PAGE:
A group of four Western Carolina University geology students and alumni kept an eye out for grizzly bears and other wildlife last spring while working on a project to map landslides in one of the crown jewels of the U.S. park system – Yellowstone. Pictured above, (from left, with U.S. government engineering geologist Doug Anderson in the background) Richard Pedigo, Courtney Hartman, Holly Hurding-Jones ’18 and Eliza Hurst ’18 participated in field training with a Yellowstone geologist and a National Park Service geomorphologist to learn the details of a landslide and slope assessment methodology. Their field work involved spending 40 hours per week mapping landslides along several major Yellowstone highway corridors, including West Entrance to Madison Junction, Madison Junction to Old Faithful, and Madison Junction to Mammoth Hot Springs.
The landslide assessment included analyzing areas along the park’s roads that have the potential to cause a landslide or rock fall in the future, and also areas where landslides and rock fall have occurred in the past, Hurding-Jones said. The WCU students and alumni rated hazard areas based on factors such as the angle of the slope, the rock type and “the catchment of the slope for debris to be caught and not affect the road,” she said. The WCU group’s work is part of an ongoing relationship between the university’s Program for the Study of Developed Shorelines and the National Park Service. Over the years, the PSDS staff has examined the natural hazard vulnerability of Park Service infrastructure at numerous national parks along U.S. coastlines, but this is the first time program representatives have conducted such a study at an inland park, said Blair Tormey, coastal research scientist with the PSDS.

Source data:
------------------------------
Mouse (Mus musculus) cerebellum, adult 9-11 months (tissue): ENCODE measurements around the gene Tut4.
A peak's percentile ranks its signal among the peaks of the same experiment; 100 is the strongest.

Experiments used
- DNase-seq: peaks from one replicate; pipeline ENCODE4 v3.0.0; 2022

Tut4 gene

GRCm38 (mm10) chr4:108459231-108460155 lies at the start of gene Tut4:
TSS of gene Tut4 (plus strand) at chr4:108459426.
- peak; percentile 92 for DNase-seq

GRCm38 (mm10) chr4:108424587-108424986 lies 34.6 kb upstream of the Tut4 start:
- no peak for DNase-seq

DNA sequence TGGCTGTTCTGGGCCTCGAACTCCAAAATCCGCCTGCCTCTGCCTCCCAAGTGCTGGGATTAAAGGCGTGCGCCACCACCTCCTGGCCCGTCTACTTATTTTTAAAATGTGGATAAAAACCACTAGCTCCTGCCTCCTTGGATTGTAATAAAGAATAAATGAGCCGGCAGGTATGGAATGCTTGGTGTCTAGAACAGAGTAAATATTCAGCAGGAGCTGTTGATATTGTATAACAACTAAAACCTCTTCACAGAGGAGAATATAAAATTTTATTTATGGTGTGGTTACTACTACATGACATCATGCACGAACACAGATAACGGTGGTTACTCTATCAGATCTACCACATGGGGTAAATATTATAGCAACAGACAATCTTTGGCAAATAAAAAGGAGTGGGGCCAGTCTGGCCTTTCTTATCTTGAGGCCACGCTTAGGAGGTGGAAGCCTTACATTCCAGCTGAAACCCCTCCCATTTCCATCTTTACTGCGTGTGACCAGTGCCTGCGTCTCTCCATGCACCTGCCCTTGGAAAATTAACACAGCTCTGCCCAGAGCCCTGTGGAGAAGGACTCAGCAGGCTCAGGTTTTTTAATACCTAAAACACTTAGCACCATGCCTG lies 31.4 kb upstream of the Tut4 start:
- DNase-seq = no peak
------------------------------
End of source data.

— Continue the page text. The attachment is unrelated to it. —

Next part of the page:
The overall vulnerability assessment at Yellowstone, which also includes an examination of hazards such as inland flooding, river channel migration, wildfires, earthquakes and geothermal activity, is being conducted by Tormey and two other PSDS colleagues – Rob Young, program director, and Katie McDowell Peek ’07, coastal research scientist. The student/alumni group’s findings will be incorporated directly into the final assessment report and will direct the use of unstable slope management techniques in the park.